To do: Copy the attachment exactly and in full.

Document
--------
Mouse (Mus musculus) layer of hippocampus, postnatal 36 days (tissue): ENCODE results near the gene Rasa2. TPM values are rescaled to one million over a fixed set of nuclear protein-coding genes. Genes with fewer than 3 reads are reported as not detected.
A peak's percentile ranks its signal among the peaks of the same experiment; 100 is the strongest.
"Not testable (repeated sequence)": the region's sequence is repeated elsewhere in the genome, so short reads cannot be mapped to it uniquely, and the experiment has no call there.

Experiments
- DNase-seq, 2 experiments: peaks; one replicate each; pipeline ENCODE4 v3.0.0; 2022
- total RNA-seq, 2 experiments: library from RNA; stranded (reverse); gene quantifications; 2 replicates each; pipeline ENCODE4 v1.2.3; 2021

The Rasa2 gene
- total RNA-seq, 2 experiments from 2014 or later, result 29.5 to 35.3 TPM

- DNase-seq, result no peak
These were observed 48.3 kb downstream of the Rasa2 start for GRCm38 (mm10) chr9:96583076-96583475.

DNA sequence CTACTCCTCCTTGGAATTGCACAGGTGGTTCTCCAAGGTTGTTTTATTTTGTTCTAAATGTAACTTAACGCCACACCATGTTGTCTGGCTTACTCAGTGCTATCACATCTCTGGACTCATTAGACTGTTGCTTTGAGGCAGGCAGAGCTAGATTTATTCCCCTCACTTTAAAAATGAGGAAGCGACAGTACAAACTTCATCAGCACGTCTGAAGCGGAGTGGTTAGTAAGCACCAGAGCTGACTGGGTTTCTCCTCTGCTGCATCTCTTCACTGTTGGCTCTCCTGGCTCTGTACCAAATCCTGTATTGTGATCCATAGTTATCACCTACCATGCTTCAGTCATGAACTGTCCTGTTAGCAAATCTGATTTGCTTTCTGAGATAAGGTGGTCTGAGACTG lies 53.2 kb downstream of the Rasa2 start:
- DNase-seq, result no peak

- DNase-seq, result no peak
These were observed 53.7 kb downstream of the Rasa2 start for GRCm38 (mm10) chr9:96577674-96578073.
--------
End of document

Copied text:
Mouse (Mus musculus) layer of hippocampus, postnatal 36 days (tissue): ENCODE results near the gene Rasa2. TPM values are rescaled to one million over a fixed set of nuclear protein-coding genes. Genes with fewer than 3 reads are reported as not detected.
A peak's percentile ranks its signal among the peaks of the same experiment; 100 is the strongest.
"Not testable (repeated sequence)": the region's sequence is repeated elsewhere in the genome, so short reads cannot be mapped to it uniquely, and the experiment has no call there.

Experiments
- DNase-seq, 2 experiments: peaks; one replicate each; pipeline ENCODE4 v3.0.0; 2022
- total RNA-seq, 2 experiments: library from RNA; stranded (reverse); gene quantifications; 2 replicates each; pipeline ENCODE4 v1.2.3; 2021

The Rasa2 gene
- total RNA-seq, 2 experiments from 2014 or later, result 29.5 to 35.3 TPM

- DNase-seq, result no peak
These were observed 48.3 kb downstream of the Rasa2 start for GRCm38 (mm10) chr9:96583076-96583475.

DNA sequence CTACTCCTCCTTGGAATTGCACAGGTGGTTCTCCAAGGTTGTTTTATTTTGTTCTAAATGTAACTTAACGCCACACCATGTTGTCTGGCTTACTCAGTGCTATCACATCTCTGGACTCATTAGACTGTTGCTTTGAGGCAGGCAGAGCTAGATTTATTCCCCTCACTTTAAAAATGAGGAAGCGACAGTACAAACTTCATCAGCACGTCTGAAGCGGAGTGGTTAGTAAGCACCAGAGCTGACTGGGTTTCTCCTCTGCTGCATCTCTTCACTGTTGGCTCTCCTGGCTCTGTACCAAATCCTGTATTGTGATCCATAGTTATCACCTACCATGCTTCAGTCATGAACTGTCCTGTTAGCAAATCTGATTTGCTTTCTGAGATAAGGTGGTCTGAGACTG lies 53.2 kb downstream of the Rasa2 start:
- DNase-seq, result no peak

- DNase-seq, result no peak
These were observed 53.7 kb downstream of the Rasa2 start for GRCm38 (mm10) chr9:96577674-96578073.